Section V.— This corruption of nature, during this life, doth remain in those that are regenerated; and although it be through Christ pardoned and mortified, yet both itself, and all the motions thereof, are truly and properly sin.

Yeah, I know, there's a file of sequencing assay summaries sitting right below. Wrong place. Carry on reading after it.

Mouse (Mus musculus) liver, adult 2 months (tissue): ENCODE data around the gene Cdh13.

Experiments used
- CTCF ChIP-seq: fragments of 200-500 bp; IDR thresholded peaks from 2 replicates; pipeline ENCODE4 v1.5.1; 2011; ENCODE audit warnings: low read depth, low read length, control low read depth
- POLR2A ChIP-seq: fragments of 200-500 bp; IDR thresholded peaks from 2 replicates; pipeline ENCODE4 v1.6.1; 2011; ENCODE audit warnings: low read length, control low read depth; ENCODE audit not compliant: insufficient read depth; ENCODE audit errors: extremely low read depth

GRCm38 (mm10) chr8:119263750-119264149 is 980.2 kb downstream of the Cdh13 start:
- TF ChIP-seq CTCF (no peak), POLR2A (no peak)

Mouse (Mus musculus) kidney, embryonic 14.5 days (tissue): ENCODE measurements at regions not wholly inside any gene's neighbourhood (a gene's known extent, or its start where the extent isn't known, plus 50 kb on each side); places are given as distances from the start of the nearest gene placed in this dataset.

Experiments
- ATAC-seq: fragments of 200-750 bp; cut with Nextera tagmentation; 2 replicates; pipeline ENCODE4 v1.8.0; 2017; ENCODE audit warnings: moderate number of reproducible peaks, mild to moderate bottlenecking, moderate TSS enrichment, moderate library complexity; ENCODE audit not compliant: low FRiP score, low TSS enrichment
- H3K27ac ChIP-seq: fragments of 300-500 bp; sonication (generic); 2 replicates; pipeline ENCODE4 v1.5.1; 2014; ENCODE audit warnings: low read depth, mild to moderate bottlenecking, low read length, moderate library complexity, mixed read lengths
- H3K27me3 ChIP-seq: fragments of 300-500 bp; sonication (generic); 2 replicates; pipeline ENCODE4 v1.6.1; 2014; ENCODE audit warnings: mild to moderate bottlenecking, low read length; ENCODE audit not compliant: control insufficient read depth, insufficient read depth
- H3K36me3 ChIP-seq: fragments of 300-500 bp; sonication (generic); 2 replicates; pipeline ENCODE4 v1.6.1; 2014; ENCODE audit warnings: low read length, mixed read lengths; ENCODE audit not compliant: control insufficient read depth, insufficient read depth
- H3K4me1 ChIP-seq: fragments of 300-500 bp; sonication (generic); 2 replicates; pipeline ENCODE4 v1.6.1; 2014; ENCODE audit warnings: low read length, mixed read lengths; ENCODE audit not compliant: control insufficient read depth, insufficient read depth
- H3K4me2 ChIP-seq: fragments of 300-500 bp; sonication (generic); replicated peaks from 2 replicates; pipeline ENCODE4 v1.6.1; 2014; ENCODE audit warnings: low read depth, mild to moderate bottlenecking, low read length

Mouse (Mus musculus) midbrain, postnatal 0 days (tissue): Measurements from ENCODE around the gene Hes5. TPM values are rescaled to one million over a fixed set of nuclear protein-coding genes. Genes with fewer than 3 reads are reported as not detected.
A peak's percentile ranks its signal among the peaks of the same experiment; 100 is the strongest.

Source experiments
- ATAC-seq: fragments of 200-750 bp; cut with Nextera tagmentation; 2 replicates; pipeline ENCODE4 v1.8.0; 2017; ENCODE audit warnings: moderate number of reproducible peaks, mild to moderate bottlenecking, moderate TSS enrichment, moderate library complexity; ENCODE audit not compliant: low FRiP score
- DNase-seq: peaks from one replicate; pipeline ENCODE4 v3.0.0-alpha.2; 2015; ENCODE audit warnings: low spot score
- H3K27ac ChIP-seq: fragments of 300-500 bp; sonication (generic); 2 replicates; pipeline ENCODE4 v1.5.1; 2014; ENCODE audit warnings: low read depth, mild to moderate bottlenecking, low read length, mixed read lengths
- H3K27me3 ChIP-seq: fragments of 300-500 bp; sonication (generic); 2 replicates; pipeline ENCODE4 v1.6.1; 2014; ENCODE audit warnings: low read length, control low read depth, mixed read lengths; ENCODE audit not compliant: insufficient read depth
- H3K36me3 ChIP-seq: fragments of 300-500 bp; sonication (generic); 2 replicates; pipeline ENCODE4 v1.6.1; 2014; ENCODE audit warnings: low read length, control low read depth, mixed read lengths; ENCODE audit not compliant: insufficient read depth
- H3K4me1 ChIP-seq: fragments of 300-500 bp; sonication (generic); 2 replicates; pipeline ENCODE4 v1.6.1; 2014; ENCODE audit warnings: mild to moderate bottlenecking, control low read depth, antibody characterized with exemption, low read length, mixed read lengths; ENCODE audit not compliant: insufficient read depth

This section teaches us, that corruption of nature remains in those that are regenerated, and is commensurate with this life. This condemns the tenet of Christian perfection; and it is supported by the plainest declarations of Scripture. 'If we say that we have no sin, we deceive ourselves, and the truth is not in us.'—1 John i. 8. Paul himself says, 'Sin dwelleth in me,' and affirms, that 'when he would do good, evil is present with him.'—Rom. vii. 17-21. It has, indeed, been disputed, whether Paul, in that chapter, describes his own feelings, or personates another. We have no doubt that Paul speaks of himself as regenerated, and describes his own state, and consequently the state of every regenerated person; but we do not rest the doctrine upon this single passage, for the conflict there described is represented in other places in language which, by common consent, can only be applied to true Christians. We shall only refer to Gal. v. 17: 'The flesh lusteth against the Spirit, and the Spirit against the flesh: and these are contrary the one to the other; so that ye cannot do the things that ye would.'